it follows the principles -> http://microformats.org/wiki/ 

> ...
> The other microformats discussed on microformats.org would be  
> (should be) *embedded* in the items (or channels, as approrpiate).  
> They *should* map, first, to existing RSS (or Atom) extnsions, and  
> then, ultimately, to *proposed* RSS (or Atom) extensions (such both  
> RSS and Atom are not as semantically rich as they should be).

RSS/Atom are not the goals. Remember, HTML's been around a lot longer  
and has *much* wider adoption.

But, yes, microformats are great for embedding in other formats (RSS/ 
Atom, (X)HTML, PoX).

> For example:
>      <div class="item">
>         <span class="title">My Blog Post</span>
>         <a class="link">http://www.whatever.com/post/1</a>
>         <a href="http://technorati.com/tag/tech" rel="tag">tech</a>
>      </div>
> Another example, of post turned into a calendar item (using syntax  
> as is currently at http://microformats.org/wiki/hcalendar ):
>      <div class="item">
>         <span class="title">My Blog Post</span>
>         <a class="link">http://www.whatever.com/post/1</a>
>         <span class="vevent">
>             <a class="url" href="http://www.web2con.com/">
>                  <span class="summary">Web 2.0 Conference</span>:
>                  <abbr class="dtstart" title="2005-10-05">October  
> 5</abbr>-
>                  <abbr class="dtend" title="2005-10-07">7</abbr>,  
> at the <span class="location">Argent Hotel, San Francisco, CA</span>
>             </a>
>         </span>
>      </div>
> This, in turn, would map back to RSS (roughly?) as follows:
>      <item>
>         <title>My Blog Post</title>
>         <link>http://www.whatever.com/post/1</link>
>         <hcal:hcal>
>                  <hcal:dtstart title="2005-10-05">October 5</ 
> hcal:dtstart>
>                  <hcal:dtend" title="2005-10-07">7</hcal:dtend>
>                  <hcal:location>Argent Hotel, San Francisco, CA</ 
> hcal:location>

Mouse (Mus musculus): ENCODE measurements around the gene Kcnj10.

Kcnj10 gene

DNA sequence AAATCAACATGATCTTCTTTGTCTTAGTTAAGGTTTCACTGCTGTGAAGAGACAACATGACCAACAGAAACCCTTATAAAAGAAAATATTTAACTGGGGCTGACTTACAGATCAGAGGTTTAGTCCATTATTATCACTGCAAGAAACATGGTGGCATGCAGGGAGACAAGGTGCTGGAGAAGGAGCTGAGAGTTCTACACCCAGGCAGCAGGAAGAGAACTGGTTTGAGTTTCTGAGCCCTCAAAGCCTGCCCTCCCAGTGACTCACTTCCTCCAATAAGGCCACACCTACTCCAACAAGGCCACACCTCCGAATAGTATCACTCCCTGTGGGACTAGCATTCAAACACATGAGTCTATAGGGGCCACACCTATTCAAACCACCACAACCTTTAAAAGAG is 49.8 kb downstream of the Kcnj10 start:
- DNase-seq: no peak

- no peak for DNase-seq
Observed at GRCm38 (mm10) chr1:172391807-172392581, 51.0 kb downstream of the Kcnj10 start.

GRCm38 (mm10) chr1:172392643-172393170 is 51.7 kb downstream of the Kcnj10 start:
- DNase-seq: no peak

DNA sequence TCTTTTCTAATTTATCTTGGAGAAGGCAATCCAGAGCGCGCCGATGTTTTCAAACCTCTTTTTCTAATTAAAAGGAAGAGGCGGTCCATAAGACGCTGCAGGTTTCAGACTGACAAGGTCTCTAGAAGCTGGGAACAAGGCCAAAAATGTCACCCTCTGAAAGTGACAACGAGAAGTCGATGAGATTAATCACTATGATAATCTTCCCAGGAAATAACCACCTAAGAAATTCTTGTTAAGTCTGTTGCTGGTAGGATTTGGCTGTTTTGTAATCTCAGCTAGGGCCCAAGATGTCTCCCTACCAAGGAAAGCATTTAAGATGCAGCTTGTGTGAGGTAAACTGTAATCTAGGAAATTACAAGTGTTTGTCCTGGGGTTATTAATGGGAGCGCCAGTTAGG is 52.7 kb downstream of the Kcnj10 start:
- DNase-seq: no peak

>         </hcal:hacl>
>      </div>

Why not just put the hcalendar in the summary? Doing it this way  
requires that the user agent support the format for the user to even  
be able to *see the data*.

> (I left out 'link' and 'simmary' from the hcal RSS example becvause  
> they are redundant with the 'item' link and description and title.)
> Anyhow, the *main* point here is that the RSS and the XHTML  
> versions are fundamentally the same thing.

Yes, and?

> For most systems, *both* are derived (via, eg., templating) from  
> database contents.

The source of the data is irrelevant.

> Items from both XHTML and RSS can be displayed individually or as a  
> list in a channel. Archives may be expresswed as RSS or XHTML, no  
> difference.


Currently people publish their blog both in (X)HTML and RSS/Atom. Why  
should people have to publish the *same thing* in two different formats?

> And the *secondary* point is that it is best to treat RSS channels  
> and items as 'wrappers' into which other microformats are embedded;  
> the exact combination of embedded microformats is what makes the  
> item a 'comment', a 'b log post', an 'event' or whatever.

You're right. RSS and Atom are wrapper formats.


> With all of that said, my thoughts on RSS referencing for  
> discussion lists and more, posted to RSS-DEV:
> http://www.downes.ca/cgi-bin/website/view.cgi? 
> dbs=Article&key=1122488147&format=full
> And the concept and theory behind my remarks, a talk I delivered at  
> a national metadata conference last week:
> http://www.downes.ca/cgi-bin/website/view.cgi? 
> dbs=Article&key=1123857153
> -- Stephen
> -- 
> Stephen Downes  ~  Research Officer  ~  National Research Council  
> Canada
> http://www.downes.ca  ~  stephen at downes.ca         __\|/__ Free  
> Learning
> --